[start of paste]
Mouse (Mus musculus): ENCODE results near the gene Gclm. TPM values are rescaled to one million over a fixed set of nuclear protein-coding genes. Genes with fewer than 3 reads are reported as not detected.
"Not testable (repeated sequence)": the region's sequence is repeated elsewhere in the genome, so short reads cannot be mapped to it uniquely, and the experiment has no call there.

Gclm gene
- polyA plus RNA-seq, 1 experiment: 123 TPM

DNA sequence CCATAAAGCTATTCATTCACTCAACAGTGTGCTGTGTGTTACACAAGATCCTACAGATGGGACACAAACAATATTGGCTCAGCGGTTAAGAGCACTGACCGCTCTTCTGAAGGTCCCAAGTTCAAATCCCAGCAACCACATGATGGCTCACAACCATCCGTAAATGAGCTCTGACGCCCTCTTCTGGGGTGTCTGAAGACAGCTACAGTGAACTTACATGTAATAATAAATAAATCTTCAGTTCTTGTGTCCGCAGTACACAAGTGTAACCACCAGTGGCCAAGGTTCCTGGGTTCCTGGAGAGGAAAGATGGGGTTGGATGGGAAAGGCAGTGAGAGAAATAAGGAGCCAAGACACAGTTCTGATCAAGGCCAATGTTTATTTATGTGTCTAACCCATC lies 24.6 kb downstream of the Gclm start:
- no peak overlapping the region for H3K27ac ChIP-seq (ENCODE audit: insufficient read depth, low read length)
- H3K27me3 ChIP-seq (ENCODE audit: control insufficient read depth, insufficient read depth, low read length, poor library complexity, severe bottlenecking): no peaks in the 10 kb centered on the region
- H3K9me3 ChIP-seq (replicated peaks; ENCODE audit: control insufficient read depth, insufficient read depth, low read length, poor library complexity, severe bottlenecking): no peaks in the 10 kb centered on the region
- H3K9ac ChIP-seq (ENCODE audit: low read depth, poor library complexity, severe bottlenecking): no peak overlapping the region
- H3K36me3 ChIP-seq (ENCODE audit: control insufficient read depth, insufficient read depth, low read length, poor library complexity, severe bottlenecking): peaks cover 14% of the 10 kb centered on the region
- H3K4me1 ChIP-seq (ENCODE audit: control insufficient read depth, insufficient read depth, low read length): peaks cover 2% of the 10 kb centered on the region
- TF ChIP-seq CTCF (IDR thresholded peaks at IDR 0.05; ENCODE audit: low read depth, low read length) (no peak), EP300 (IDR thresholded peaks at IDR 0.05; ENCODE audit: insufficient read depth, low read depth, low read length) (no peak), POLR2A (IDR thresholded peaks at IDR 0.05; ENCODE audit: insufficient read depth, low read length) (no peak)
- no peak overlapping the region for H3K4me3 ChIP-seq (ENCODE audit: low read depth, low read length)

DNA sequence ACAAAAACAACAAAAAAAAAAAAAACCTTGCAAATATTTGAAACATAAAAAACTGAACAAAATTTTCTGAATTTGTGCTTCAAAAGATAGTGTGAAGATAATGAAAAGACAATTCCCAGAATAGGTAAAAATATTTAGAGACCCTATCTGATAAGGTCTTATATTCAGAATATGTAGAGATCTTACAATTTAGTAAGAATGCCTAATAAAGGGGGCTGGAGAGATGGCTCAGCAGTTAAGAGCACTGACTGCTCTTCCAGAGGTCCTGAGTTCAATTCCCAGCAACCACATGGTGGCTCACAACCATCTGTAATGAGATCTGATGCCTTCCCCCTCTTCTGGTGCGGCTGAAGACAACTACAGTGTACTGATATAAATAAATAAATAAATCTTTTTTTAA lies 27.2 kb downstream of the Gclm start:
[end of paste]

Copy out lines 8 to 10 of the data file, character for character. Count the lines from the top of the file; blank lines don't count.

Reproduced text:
- H3K9me3 ChIP-seq (replicated peaks; ENCODE audit: control insufficient read depth, insufficient read depth, low read length, poor library complexity, severe bottlenecking): no peaks in the 10 kb centered on the region
- H3K9ac ChIP-seq (ENCODE audit: low read depth, poor library complexity, severe bottlenecking): no peak overlapping the region
- H3K36me3 ChIP-seq (ENCODE audit: control insufficient read depth, insufficient read depth, low read length, poor library complexity, severe bottlenecking): peaks cover 14% of the 10 kb centered on the region